The idea that primary health care is the foundation of strong, equitable health systems is not new. In October, health funders, policymakers and practitioners came together in Astana, Kazakhstan to celebrate the 40th anniversary of the 1978 Alma-Ata Declaration and reaffirm their commitment to primary health care as the most equitable and sustainable strategy to achieve health for all.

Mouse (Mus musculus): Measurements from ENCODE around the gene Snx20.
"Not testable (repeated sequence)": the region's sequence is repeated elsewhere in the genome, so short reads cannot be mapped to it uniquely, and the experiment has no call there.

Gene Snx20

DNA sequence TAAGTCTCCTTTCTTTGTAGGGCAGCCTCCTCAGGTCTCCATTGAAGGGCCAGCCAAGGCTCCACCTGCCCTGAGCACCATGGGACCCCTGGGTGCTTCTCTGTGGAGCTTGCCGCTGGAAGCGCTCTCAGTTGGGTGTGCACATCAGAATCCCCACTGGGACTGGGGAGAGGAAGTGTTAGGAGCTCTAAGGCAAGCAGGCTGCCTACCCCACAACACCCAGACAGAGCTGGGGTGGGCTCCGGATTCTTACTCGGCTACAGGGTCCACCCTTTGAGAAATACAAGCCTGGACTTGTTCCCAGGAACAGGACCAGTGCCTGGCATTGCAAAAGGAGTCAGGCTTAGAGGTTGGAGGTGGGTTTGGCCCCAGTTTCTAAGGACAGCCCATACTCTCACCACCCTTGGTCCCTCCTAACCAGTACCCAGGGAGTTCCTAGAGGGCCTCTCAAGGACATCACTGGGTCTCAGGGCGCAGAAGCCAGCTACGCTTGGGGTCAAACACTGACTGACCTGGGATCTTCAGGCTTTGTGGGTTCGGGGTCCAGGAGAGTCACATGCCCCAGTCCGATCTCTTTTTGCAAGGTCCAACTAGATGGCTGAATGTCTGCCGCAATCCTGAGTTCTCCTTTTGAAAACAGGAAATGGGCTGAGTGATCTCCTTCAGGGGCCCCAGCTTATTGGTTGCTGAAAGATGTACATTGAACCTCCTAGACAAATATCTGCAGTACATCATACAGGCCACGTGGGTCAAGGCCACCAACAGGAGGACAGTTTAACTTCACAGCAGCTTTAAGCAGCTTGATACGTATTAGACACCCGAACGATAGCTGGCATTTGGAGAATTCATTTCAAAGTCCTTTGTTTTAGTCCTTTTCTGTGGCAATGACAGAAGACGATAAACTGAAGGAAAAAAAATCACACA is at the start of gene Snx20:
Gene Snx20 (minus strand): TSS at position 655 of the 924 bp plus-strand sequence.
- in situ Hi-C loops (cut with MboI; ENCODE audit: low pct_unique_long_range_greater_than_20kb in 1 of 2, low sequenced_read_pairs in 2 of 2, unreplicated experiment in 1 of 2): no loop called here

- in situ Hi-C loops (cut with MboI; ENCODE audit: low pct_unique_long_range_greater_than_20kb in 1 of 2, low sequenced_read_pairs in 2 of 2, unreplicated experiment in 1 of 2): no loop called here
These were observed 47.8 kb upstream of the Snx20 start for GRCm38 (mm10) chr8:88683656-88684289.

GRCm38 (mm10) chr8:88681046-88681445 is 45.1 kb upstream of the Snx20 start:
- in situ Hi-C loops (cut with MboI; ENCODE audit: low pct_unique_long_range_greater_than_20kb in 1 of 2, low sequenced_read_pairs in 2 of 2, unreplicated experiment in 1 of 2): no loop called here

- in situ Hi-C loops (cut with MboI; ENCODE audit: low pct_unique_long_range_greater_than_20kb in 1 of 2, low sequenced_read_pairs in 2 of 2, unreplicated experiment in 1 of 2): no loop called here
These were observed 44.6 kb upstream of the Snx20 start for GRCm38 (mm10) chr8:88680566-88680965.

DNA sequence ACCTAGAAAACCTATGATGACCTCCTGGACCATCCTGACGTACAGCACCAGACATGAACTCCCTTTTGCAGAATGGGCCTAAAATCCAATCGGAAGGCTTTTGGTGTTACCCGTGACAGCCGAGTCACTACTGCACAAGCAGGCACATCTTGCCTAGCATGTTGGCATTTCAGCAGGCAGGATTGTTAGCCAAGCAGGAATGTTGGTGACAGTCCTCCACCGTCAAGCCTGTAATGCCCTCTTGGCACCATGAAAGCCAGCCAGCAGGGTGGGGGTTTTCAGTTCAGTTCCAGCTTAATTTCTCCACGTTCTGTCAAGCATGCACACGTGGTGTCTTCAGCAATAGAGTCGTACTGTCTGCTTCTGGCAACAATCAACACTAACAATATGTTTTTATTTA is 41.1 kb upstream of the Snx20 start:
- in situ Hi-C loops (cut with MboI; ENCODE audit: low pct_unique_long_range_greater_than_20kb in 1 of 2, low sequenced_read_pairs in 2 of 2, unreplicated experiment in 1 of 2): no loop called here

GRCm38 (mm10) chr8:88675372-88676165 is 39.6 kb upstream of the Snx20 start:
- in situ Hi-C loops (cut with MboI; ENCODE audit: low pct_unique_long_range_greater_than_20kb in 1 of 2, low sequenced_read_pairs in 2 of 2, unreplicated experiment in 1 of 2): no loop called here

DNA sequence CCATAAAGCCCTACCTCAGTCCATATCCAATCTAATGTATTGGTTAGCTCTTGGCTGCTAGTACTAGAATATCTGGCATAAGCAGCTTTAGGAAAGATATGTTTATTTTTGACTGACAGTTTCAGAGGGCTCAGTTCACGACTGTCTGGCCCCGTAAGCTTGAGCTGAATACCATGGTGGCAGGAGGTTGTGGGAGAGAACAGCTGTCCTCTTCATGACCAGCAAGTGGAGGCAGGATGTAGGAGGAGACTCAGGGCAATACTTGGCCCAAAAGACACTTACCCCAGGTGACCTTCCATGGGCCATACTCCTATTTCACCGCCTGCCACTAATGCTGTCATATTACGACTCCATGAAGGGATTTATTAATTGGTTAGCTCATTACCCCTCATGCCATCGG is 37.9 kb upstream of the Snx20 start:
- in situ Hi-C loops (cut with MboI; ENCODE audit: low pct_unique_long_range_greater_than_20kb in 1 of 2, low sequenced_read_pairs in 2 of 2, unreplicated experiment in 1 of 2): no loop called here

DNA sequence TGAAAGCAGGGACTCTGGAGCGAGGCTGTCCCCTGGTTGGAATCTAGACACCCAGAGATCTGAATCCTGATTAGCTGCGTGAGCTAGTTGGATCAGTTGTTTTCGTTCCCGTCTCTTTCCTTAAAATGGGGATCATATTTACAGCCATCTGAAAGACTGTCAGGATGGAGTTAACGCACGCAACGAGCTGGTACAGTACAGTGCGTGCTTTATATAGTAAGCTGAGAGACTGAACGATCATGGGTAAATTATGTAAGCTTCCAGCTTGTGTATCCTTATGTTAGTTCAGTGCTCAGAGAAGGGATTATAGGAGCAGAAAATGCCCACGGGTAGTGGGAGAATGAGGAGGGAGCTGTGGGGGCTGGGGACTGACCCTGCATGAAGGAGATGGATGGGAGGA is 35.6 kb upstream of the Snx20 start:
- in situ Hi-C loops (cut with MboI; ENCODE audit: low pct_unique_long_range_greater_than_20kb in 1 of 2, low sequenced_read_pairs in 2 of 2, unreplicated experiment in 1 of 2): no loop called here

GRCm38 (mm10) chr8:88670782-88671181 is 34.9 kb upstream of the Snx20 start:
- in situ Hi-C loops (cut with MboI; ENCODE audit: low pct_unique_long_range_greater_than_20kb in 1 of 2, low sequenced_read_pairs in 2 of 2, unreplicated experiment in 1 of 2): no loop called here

Yet all too often, primary health care is the weakest link in a health system. Many countries have identified primary health care as an urgent priority, but don’t have the information they need to drive targeted improvements. Uncoordinated data systems that fail to combine local and national-level inputs make it hard to see where primary health care is falling short, and the data that does exist is often of poor quality or difficult for governments and donors to understand and use. With half of the world’s people lacking access to essential health services, most of which can be delivered through strong primary health care, we have an opportunity and responsibility to act now.